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Re: In the diagram above, the fourteen rectangular tiles are all [#permalink]
BUMP! Any quicker ways to solve this?
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Re: In the diagram above, the fourteen rectangular tiles are all [#permalink]
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manimgoindowndown wrote:
BUMP! Any quicker ways to solve this?


Statement 1 :
AB = BC as the figure is square
Hence 3l+2b = 4l ==> l=2b and 4l = S (S = side of the square)

% = (14*l*b) *100/S^2 ==> as you know all the relationships, you can make this one variable equation and get the answer.

Statement 2 :
EF = FG as the figure is square
Hence 3l = 2l + 2b ==> l=2b and 4l = S (S = side of the square)

% = (14*l*b) *100/S^2 ==> as you know all the relationships, you can make this one variable equation and get the answer.

Answer hence is D
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Re: In the diagram above, the fourteen rectangular tiles are all [#permalink]
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(1) SUFFICIENT: Let the length (longer dimension) of each rectangular tile be called L, and the width (shorter dimension) of each tile W. Then each horizontal side of square ABCD has total length 2W + 3L, and each vertical side has total length 4L.

Because ABCD is a square, these total lengths must be equal: 2W + 3L = 4L, which reduces to L = 2W. Therefore, each side of square ABCD is equal to 4L = 8W, and the total area of square ABCD is (8W)(8W) = 64W2.

The total area of the tiles is 14(L × W) = 14(2W × W) = 28W2. The desired fraction is thus (28W2)/(64W2) = 28/64. There is no need to reduce this fraction; the statement is sufficient.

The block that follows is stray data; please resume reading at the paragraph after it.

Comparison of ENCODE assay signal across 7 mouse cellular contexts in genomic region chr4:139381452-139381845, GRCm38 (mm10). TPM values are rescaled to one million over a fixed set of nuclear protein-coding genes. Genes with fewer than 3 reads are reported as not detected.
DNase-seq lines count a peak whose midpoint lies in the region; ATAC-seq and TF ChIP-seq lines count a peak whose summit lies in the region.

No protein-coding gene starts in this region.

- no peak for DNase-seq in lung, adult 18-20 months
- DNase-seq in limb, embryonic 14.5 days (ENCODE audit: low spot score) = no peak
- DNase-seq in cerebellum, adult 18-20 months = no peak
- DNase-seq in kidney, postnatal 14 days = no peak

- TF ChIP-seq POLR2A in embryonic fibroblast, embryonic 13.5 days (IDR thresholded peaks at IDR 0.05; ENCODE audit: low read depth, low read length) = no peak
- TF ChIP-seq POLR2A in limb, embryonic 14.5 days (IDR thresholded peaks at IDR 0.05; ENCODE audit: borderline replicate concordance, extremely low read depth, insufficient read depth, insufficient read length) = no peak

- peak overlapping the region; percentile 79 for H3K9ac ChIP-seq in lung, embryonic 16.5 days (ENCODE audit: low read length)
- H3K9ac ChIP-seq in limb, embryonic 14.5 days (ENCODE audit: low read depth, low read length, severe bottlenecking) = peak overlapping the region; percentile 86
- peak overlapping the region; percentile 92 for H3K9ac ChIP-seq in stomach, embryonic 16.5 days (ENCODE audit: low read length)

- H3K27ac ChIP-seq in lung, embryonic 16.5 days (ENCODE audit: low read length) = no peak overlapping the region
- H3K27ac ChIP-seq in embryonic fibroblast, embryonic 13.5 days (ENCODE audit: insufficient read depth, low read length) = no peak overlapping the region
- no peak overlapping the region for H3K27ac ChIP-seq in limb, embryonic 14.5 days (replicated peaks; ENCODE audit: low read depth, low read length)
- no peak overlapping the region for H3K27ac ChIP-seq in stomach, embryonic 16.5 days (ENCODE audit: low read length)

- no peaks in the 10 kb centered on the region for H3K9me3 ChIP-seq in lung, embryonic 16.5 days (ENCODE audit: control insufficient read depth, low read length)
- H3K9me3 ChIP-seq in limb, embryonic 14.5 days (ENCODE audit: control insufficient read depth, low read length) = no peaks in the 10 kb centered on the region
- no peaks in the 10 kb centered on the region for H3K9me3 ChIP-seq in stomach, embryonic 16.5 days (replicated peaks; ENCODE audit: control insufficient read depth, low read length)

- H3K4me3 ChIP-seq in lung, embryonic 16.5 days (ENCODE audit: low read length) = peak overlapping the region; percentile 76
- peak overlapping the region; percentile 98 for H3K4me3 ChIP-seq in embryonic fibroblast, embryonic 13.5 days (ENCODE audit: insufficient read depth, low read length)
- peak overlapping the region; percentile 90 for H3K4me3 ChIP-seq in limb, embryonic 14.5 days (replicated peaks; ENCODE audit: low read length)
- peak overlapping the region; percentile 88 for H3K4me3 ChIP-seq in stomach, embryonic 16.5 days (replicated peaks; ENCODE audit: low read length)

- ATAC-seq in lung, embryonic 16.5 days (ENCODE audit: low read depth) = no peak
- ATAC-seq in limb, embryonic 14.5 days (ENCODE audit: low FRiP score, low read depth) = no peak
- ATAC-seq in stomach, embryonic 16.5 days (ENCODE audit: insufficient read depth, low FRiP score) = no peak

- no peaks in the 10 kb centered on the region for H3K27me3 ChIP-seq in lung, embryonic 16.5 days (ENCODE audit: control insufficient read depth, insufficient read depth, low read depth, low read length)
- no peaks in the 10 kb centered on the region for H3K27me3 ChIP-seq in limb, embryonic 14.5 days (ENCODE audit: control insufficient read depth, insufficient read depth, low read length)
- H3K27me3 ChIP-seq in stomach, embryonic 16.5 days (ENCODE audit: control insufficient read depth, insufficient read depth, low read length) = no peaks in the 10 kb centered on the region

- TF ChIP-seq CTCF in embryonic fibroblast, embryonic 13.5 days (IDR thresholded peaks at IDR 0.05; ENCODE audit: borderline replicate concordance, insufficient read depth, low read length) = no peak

(2) SUFFICIENT: Let the length (longer dimension) of each rectangular tile be called L, and the width (shorter dimension) of each tile W. Then each horizontal side of square ABCD has total length 3L, and each vertical side has total length 4L – 2W.

Because EFGH is a square, these total lengths must be equal: 3L = 4L – 2W, which reduces to L = 2W. Therefore, each side of square ABCD is equal to 3L = 6W.

In turn, ABCD must also be a square, since each of its sides is 2W longer than the corresponding side of EFGH (i.e., longer by W on each side). Therefore, each side of ABCD is equal to 6W + 2W = 8W, and the total area of square ABCD is (8W)(8W) = 64W2.

The total area of the tiles is 14(L × W) = 14(2W × W) = 28W2. The desired fraction is thus (28W2)/(64W2) = 28/64. There is no need to reduce this fraction; the statement is sufficient.

The correct answer is D.
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Re: In the diagram above, the fourteen rectangular tiles are all [#permalink]
Hey Bunuel,
could u please help me understand how to reach at an answer..am really unable to understand it..
thanks..
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Re: In the diagram above, the fourteen rectangular tiles are all [#permalink]